Senate hearing shines light on some of Big Pharma’s best kept secrets
The December 2015 issue of the medical magazine Stat featured an article about the intricacies and mysteries of prescription drug prices. “[It’s] frustrating for those who track the issue that it’s hard to know exactly how a drugmaker goes about setting a list price,” said the article.
“Right now, it’s a black box,” Dan Ollendorf, chief review officer at the Institute for Clinical and Economic Review, told the magazine. “There’s really no inkling to the general public about what the ingredients of that soup that make up the price that’s set.”
The exact equation is unknown, but some of the variables are obvious, a pharma consulting executive told Stat.
“The big one: competition,” he said. “Drug makers consider other drugs that are already on the market or coming soon. Then they look at the market control of the various payers they’re working with. Medicaid is a not-for-profit venture; health insurance plans are. They require different approaches.
Lastly, what are the long-term projections for the drug?” A medicine usually starts with a limited number of uses, but over time, its so-called “off-label” indications expand. “So, down the road, the price might go down, but if the drug is going to be prescribed to more people for more purposes, that is another factor a drugmaker may take into account,” Stat noted.
According to the magazine, it took a recent investigation by the Senate Finance Committee into the pricing of Gilead’s hepatitis C drug, Solvaldi, to bring to light a current drug company’s reasoning behind a list price in detail.
“Gilead executives weighed whether the expanding Medicaid population under the Affordable Care Act and more baby boomers joining Medicare should factor into its pricing strategy because the required discounts for the government programs tend to drive actual prices paid down,” Stat said.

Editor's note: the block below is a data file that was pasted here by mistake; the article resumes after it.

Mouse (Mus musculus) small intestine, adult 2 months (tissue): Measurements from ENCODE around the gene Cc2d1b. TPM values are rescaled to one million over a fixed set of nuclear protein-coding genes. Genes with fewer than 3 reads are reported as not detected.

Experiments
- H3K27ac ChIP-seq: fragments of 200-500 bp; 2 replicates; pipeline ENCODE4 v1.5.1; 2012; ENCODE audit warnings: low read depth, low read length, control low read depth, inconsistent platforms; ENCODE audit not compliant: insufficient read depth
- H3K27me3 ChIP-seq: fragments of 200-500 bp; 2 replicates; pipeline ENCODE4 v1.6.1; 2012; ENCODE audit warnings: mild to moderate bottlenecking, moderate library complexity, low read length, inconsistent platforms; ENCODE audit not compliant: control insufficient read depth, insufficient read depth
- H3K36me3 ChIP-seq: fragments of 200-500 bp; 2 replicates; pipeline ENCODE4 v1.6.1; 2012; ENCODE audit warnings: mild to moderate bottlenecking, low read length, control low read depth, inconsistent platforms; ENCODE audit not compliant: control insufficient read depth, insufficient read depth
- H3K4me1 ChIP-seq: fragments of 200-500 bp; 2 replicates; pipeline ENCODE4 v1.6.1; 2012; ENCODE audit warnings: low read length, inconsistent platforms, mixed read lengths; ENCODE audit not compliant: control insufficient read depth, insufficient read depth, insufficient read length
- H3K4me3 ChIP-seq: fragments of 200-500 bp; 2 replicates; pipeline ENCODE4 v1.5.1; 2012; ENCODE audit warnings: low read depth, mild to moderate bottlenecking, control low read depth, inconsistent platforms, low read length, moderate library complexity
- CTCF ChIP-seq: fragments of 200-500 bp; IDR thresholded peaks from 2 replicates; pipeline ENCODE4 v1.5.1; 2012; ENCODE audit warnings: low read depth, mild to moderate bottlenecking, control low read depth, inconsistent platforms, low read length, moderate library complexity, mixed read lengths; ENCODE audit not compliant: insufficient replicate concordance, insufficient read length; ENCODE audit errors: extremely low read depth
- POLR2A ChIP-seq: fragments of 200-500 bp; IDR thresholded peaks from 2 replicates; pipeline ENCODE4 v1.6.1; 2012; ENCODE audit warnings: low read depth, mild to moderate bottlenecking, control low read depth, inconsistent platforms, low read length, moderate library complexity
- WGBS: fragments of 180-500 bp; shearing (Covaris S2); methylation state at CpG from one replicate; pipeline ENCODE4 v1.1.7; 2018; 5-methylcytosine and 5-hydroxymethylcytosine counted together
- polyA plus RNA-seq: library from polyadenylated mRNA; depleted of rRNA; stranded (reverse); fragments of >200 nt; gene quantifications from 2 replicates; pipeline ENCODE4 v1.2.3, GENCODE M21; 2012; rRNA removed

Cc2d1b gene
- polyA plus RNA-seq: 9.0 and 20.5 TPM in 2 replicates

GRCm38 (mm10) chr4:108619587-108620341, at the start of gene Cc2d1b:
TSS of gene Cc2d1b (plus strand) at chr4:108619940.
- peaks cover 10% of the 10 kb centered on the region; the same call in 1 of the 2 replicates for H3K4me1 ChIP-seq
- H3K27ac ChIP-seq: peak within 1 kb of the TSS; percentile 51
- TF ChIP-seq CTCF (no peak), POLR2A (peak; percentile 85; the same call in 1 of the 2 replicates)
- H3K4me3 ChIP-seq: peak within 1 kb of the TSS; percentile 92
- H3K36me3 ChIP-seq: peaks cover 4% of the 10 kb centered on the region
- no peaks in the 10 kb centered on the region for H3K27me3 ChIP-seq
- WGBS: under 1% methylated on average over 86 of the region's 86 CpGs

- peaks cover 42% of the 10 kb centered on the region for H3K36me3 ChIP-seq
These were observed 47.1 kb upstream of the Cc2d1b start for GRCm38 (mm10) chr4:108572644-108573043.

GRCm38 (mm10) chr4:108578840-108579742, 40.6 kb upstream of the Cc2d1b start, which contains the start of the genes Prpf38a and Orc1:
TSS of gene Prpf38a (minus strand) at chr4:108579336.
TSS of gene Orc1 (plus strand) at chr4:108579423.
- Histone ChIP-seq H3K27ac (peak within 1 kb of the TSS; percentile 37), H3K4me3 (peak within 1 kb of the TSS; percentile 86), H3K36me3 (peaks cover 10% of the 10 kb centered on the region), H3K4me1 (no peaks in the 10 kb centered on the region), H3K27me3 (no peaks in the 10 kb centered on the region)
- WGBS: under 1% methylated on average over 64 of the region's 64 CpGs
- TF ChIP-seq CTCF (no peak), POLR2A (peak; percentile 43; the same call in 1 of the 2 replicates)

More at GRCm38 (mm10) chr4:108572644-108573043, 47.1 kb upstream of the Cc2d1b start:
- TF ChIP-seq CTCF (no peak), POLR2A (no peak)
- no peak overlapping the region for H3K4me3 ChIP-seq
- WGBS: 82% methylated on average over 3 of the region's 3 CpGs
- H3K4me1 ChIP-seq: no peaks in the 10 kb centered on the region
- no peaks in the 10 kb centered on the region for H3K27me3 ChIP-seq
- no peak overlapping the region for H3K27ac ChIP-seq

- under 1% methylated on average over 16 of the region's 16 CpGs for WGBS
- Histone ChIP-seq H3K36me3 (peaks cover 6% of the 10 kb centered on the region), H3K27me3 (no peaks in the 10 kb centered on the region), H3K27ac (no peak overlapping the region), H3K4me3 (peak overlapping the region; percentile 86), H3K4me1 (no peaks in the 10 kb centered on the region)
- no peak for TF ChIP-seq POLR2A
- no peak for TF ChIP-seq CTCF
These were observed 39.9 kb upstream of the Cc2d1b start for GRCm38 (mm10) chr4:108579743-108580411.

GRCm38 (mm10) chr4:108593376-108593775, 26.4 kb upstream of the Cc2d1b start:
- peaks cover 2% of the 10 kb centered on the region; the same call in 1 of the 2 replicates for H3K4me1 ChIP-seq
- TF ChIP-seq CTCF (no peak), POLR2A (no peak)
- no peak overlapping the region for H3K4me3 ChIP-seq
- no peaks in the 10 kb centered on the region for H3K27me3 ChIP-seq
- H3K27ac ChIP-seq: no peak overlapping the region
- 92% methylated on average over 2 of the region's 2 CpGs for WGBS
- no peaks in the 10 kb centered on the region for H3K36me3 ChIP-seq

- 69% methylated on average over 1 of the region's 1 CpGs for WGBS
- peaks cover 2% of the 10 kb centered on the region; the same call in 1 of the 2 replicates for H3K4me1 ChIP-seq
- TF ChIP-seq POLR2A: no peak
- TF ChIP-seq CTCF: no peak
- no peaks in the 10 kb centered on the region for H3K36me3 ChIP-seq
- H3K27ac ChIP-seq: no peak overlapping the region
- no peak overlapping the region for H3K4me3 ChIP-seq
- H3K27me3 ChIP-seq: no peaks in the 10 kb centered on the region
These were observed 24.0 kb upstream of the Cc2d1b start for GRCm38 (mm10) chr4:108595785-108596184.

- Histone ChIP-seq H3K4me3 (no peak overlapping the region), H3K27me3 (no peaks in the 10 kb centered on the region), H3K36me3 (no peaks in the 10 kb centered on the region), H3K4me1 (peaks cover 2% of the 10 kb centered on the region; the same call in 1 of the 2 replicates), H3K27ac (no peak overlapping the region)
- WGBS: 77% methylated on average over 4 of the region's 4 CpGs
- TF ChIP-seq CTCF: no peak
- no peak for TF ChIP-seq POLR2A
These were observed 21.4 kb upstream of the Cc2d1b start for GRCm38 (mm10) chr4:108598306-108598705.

The documents presented to the Committee also show that Gilead looked at the discounts previously given to private payers for prior hepatitis C treatments and considered what the Solvaldi price would mean for future medicines. A second-wave drug, Harvoni, was in the works, and Gilead knew that the Solvadi price would determine what the company could charge for its follow-up, according to the article.
“Gilead also considered whether to contract with health plans, and a big part of that equation was the plans’ market share. Plans with large control of their markets were the ones who could block Solvaldi because of its high price. In its final round of pricing discussions, the report said, the company sought the maximum price it could set without risking that a substantial number of payers or physicians would not take to the drug,” Stat reported.
“This presentation shows that Gilead set a price as high as it thought acceptable before significant access restrictions would be imposed,” the report said.
The final price? $84,000. Some would say that a five-figure price tag on a lifesaving drug treatment is not only a sign of a dysfunctional healthcare system, but also an outlandishly unconscionable decision on Big Pharma’s part. What can be said, though, of those who don’t see it that way?